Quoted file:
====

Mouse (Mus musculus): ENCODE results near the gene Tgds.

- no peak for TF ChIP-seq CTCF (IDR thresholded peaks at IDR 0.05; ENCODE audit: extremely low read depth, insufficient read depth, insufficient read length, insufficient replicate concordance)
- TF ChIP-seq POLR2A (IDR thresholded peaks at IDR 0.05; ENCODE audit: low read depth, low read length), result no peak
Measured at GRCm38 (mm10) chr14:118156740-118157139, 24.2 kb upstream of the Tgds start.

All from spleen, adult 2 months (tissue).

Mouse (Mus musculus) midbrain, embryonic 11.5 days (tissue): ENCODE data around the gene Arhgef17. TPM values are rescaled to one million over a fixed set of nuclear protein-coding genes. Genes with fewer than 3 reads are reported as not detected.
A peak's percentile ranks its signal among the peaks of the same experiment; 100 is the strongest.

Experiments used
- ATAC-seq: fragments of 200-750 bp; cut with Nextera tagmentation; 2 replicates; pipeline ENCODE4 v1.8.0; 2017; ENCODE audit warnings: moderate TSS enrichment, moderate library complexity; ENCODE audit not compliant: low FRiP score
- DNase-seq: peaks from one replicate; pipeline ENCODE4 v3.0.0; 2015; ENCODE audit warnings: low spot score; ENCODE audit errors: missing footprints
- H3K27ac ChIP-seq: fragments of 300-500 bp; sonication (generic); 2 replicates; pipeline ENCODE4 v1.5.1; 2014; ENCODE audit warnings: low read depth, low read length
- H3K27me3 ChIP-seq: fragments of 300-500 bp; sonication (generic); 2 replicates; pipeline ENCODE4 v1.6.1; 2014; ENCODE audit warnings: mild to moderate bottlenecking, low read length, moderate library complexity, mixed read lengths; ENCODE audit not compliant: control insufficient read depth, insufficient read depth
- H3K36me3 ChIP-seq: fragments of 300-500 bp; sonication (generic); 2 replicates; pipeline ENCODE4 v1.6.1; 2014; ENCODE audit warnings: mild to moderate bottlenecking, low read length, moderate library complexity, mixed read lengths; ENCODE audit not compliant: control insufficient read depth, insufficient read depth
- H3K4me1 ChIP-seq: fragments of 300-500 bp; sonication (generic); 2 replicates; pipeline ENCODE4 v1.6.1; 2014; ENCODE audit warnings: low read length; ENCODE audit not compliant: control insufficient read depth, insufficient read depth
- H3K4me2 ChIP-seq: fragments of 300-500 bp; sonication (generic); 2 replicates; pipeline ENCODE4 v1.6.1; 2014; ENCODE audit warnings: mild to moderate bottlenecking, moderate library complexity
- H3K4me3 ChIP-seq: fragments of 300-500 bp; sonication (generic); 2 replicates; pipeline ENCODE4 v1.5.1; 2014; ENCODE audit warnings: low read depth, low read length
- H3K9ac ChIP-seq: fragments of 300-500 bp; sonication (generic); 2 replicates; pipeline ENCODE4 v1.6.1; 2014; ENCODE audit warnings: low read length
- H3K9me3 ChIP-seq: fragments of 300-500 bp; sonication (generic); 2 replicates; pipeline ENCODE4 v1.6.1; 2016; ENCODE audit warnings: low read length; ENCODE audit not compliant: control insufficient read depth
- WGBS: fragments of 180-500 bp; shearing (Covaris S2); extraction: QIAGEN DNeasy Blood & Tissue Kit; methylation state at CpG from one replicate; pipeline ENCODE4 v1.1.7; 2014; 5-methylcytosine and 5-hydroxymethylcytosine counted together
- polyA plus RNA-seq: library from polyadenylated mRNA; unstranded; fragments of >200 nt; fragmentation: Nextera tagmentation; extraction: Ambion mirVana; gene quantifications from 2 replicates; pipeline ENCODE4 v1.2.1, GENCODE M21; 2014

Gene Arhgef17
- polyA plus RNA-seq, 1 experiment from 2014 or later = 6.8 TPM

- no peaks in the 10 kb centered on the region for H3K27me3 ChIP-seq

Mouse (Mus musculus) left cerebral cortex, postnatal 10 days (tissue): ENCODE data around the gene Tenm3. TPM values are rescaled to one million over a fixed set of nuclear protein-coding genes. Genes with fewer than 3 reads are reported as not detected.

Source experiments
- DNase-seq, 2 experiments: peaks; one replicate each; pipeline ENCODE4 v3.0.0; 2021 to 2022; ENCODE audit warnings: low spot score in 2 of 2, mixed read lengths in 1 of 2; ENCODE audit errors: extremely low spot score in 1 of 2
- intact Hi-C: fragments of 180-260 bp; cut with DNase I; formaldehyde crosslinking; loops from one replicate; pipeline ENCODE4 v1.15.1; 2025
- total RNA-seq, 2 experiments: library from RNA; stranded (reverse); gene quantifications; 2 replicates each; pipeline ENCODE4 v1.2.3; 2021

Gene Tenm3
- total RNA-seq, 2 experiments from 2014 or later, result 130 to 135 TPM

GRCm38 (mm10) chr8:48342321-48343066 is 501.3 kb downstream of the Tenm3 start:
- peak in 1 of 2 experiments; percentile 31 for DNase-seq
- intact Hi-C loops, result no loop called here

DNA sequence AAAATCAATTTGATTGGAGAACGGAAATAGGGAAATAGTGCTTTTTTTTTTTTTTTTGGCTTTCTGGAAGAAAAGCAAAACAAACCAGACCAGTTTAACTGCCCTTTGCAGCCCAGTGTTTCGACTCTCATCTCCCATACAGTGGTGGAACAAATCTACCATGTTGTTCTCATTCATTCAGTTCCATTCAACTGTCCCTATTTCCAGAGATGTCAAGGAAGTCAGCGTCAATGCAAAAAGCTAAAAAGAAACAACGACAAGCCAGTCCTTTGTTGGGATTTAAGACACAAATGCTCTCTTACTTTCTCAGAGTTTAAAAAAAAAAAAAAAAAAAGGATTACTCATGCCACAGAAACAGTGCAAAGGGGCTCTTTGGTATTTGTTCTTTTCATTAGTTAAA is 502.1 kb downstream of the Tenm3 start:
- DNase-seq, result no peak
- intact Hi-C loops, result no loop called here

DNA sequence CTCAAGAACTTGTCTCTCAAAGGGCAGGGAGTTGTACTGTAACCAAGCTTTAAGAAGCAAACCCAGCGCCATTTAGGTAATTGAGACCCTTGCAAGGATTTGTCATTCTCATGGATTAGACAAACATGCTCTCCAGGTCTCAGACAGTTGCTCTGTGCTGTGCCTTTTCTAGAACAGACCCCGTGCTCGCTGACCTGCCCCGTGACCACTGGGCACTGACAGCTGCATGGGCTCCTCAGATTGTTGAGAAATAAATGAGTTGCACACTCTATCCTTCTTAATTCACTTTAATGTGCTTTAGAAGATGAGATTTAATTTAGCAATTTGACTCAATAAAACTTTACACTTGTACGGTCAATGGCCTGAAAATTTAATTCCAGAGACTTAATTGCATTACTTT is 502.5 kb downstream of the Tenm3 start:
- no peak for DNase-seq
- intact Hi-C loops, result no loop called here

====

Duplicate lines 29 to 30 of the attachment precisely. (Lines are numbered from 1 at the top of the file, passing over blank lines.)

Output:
Gene Tenm3
- total RNA-seq, 2 experiments from 2014 or later, result 130 to 135 TPM